Duke Ellington Really Just Wanted to Be a Writer
On the Literary Sensibilities of a Great American Musician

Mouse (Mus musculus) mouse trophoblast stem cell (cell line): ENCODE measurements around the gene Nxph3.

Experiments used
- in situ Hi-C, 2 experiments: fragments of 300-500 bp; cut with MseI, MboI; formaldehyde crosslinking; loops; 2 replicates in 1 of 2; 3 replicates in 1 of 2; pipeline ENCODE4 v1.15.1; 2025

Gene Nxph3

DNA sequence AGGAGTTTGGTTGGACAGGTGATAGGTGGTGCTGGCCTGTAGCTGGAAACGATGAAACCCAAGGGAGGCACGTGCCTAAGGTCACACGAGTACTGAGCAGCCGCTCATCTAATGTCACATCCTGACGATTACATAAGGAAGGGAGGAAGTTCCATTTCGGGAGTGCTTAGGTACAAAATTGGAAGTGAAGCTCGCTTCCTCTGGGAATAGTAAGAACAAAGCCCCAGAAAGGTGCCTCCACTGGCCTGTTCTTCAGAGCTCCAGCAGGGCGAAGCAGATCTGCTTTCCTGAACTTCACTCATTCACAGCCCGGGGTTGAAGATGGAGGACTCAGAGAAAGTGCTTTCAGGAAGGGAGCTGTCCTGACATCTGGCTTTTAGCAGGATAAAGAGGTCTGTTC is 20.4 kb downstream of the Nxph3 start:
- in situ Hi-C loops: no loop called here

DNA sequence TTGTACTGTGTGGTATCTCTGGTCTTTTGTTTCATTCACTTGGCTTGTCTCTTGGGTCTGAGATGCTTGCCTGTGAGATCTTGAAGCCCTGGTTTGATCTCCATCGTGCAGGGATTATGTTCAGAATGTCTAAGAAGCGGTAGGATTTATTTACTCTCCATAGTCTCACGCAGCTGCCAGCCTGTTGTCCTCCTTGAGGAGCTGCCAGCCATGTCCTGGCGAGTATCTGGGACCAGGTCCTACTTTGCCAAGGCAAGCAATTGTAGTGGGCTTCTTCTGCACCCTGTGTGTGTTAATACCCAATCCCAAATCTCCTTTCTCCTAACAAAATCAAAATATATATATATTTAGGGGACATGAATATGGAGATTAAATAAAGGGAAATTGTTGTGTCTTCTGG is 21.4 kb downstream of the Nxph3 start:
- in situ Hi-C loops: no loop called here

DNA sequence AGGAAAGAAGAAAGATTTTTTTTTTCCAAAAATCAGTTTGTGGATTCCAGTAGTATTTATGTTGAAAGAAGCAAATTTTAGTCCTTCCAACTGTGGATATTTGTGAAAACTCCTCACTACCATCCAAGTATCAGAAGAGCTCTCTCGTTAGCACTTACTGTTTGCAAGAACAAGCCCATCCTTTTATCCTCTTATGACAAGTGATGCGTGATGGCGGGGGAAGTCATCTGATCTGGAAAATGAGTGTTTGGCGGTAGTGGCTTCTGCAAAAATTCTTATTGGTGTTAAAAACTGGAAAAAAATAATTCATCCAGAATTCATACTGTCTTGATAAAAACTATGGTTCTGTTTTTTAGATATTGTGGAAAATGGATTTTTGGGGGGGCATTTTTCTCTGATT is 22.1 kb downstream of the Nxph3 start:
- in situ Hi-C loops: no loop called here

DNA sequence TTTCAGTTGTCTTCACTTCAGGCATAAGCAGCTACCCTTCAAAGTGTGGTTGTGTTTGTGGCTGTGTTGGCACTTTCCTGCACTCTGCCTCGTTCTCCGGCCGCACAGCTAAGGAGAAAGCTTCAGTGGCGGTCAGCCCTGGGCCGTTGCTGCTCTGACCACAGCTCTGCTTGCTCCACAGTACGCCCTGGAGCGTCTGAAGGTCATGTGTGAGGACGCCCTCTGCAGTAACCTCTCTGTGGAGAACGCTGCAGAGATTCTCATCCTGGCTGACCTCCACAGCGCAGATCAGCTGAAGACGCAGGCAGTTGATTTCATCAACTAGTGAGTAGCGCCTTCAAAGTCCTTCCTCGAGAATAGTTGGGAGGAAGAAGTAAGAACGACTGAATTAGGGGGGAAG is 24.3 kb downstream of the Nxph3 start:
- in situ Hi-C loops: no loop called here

One of the main assumptions in thinking about African American creative expression is that music—more than literature, dance, theater, or the visual arts—has been the paradigmatic mode of black artistic production and the standard and pinnacle not just of black culture but of American culture as a whole. The most eloquent version of this common claim may be the opening of James Baldwin’s 1951 essay “Many Thousands Gone”: “It is only in his music, which Americans are able to admire because a protective sentimentality limits their understanding of it, that the Negro in America has been able to tell his story. It is a story which otherwise has yet to be told and which no American is prepared to hear.” Eleven years later, Amiri Baraka put it even more forcefully, excoriating the “embarrassing and inverted paternalism” of African American writers such as Phyllis Wheatley and Charles Chesnutt, and claiming flatly that “there has never been an equivalent to Duke Ellington or Louis Armstrong in Negro writing.” Such presuppositions and hierarchical valuations have been part of the source of a compulsion among generations of African American writers to conceptualize vernacular poetics and to strive toward a tradition of blues or jazz literature, toward a notion of black writing that implicitly or explicitly aspires to the condition of music.